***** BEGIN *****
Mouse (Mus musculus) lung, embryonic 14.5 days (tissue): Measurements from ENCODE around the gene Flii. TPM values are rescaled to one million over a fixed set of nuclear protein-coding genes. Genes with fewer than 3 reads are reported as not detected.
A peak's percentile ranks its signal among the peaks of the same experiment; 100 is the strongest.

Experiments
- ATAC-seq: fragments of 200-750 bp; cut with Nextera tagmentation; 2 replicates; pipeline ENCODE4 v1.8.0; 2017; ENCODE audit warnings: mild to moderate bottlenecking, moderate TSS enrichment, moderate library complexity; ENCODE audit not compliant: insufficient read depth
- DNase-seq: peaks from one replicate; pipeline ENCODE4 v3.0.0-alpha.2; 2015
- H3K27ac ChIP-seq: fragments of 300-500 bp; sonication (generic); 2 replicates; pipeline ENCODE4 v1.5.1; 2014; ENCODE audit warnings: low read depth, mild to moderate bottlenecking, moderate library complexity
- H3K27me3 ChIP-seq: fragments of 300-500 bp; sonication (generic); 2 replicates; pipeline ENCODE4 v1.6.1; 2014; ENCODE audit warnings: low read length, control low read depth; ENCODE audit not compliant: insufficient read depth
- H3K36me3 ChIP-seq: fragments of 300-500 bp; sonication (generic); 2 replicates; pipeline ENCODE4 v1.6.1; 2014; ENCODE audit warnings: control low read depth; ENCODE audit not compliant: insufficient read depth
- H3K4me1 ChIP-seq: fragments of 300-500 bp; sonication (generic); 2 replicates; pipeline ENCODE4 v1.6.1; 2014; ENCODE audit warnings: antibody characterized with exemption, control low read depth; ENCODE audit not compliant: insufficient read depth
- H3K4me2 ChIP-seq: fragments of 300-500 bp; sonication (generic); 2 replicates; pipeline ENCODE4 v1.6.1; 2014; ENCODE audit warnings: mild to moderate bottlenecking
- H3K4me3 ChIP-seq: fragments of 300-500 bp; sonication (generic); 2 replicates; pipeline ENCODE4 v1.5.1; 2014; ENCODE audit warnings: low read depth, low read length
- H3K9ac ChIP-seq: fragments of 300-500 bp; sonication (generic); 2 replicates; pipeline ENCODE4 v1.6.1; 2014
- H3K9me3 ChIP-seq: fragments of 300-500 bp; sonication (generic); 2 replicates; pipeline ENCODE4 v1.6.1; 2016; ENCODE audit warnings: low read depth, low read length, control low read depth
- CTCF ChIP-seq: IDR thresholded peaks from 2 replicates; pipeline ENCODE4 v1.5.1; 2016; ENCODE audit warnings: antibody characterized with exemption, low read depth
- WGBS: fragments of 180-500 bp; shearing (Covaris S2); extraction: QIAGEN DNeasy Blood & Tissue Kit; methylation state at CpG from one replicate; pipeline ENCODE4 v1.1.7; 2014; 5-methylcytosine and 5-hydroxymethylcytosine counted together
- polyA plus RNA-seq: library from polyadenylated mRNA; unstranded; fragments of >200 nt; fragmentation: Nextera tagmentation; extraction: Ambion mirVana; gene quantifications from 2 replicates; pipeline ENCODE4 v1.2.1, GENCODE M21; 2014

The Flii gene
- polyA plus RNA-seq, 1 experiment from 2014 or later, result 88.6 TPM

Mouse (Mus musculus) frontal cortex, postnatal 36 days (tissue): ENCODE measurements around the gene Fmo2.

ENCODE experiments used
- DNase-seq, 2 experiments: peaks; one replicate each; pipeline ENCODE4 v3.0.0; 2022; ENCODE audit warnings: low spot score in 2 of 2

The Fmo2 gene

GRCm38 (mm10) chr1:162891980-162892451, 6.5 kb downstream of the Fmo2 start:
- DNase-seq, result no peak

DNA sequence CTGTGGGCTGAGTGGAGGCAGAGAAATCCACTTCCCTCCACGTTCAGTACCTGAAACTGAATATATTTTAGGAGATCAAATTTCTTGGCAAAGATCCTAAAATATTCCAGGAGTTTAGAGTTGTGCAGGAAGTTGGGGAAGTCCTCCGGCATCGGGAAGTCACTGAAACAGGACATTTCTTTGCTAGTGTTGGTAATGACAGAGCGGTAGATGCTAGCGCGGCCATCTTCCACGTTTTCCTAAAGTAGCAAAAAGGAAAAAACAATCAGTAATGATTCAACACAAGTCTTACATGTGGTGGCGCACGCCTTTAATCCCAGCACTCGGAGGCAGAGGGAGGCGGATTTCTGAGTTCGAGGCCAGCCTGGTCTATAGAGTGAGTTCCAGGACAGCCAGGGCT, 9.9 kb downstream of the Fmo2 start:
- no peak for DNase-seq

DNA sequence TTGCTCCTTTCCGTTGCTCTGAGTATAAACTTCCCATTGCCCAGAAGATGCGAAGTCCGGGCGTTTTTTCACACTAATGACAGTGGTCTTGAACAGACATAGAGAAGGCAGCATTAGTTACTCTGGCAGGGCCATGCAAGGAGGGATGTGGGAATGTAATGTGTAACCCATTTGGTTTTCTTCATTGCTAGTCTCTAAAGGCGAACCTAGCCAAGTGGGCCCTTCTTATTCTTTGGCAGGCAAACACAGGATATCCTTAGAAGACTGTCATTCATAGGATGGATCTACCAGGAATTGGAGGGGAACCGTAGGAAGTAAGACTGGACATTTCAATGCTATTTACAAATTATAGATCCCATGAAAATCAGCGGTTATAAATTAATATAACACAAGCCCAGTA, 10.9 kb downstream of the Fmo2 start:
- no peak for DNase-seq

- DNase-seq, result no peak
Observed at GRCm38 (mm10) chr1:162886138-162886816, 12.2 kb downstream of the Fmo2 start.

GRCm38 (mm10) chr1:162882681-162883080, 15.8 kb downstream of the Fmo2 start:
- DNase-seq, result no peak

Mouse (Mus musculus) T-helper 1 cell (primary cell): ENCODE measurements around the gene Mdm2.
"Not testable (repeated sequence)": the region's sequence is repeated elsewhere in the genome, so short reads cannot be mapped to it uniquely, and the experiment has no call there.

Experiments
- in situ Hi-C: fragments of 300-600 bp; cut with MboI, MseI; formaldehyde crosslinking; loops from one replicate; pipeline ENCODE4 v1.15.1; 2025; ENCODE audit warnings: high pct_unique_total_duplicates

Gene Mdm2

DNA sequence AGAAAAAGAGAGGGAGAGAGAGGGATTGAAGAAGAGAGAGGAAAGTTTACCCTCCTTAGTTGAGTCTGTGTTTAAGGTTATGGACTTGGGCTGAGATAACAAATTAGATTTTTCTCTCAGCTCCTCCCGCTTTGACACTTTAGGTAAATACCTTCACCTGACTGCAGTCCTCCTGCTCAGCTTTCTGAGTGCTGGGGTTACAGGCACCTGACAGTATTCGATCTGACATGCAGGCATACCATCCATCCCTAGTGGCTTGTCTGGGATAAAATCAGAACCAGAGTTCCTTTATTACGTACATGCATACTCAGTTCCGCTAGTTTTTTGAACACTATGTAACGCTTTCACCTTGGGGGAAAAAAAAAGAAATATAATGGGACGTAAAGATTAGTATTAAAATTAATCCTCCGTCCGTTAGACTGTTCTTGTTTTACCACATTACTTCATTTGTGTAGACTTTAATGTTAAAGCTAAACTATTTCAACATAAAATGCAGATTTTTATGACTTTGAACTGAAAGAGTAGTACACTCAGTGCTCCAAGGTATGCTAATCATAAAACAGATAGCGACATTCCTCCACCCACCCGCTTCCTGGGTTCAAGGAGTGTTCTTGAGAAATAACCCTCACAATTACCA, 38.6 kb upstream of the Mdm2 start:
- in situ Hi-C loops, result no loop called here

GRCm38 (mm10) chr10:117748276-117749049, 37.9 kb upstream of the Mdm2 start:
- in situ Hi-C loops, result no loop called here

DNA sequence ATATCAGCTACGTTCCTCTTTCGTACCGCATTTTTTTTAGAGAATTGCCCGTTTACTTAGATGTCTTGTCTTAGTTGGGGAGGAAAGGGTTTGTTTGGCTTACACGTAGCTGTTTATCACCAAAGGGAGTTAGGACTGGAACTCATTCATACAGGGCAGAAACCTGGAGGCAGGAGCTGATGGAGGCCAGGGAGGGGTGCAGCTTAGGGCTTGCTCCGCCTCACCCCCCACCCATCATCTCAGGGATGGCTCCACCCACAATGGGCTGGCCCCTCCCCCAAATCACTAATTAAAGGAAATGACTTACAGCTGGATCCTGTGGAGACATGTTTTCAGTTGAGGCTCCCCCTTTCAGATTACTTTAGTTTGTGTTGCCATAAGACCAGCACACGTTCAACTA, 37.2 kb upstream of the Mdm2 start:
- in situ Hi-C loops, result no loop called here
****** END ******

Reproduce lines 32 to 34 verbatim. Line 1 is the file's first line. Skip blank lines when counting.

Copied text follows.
- DNase-seq, result no peak

Mouse (Mus musculus) T-helper 1 cell (primary cell): ENCODE measurements around the gene Mdm2.
"Not testable (repeated sequence)": the region's sequence is repeated elsewhere in the genome, so short reads cannot be mapped to it uniquely, and the experiment has no call there.